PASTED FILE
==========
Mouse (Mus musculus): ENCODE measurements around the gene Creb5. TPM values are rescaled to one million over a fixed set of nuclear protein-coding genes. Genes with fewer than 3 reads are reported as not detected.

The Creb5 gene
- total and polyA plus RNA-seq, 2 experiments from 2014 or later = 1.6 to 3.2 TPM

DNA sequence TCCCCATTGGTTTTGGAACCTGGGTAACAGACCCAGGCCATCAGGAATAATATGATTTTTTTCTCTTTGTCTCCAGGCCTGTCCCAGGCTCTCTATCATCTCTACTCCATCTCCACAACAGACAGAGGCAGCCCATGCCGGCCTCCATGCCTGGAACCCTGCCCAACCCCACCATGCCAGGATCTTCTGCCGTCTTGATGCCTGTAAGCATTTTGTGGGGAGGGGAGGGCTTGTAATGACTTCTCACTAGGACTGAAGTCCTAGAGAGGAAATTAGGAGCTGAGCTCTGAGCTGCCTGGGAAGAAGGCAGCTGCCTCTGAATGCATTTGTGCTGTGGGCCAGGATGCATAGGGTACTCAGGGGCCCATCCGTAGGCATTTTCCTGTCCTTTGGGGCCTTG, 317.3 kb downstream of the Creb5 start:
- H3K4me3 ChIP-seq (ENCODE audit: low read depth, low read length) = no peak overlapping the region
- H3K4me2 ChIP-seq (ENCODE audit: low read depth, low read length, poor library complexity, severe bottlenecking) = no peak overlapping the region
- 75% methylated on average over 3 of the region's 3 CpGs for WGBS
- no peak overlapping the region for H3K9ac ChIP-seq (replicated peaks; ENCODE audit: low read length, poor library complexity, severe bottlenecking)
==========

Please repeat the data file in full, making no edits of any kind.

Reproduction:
Mouse (Mus musculus): ENCODE measurements around the gene Creb5. TPM values are rescaled to one million over a fixed set of nuclear protein-coding genes. Genes with fewer than 3 reads are reported as not detected.

The Creb5 gene
- total and polyA plus RNA-seq, 2 experiments from 2014 or later = 1.6 to 3.2 TPM

DNA sequence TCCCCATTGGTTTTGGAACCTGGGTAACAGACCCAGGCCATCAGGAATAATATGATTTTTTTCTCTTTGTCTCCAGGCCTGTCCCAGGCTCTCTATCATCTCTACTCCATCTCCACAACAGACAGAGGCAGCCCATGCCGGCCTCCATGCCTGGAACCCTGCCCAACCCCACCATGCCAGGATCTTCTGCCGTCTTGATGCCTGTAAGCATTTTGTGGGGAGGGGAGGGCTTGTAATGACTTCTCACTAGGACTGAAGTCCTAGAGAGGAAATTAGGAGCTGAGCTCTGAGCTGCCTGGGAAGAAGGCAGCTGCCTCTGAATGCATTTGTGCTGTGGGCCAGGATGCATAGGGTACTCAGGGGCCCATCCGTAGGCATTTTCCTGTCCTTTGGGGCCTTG, 317.3 kb downstream of the Creb5 start:
- H3K4me3 ChIP-seq (ENCODE audit: low read depth, low read length) = no peak overlapping the region
- H3K4me2 ChIP-seq (ENCODE audit: low read depth, low read length, poor library complexity, severe bottlenecking) = no peak overlapping the region
- 75% methylated on average over 3 of the region's 3 CpGs for WGBS
- no peak overlapping the region for H3K9ac ChIP-seq (replicated peaks; ENCODE audit: low read length, poor library complexity, severe bottlenecking)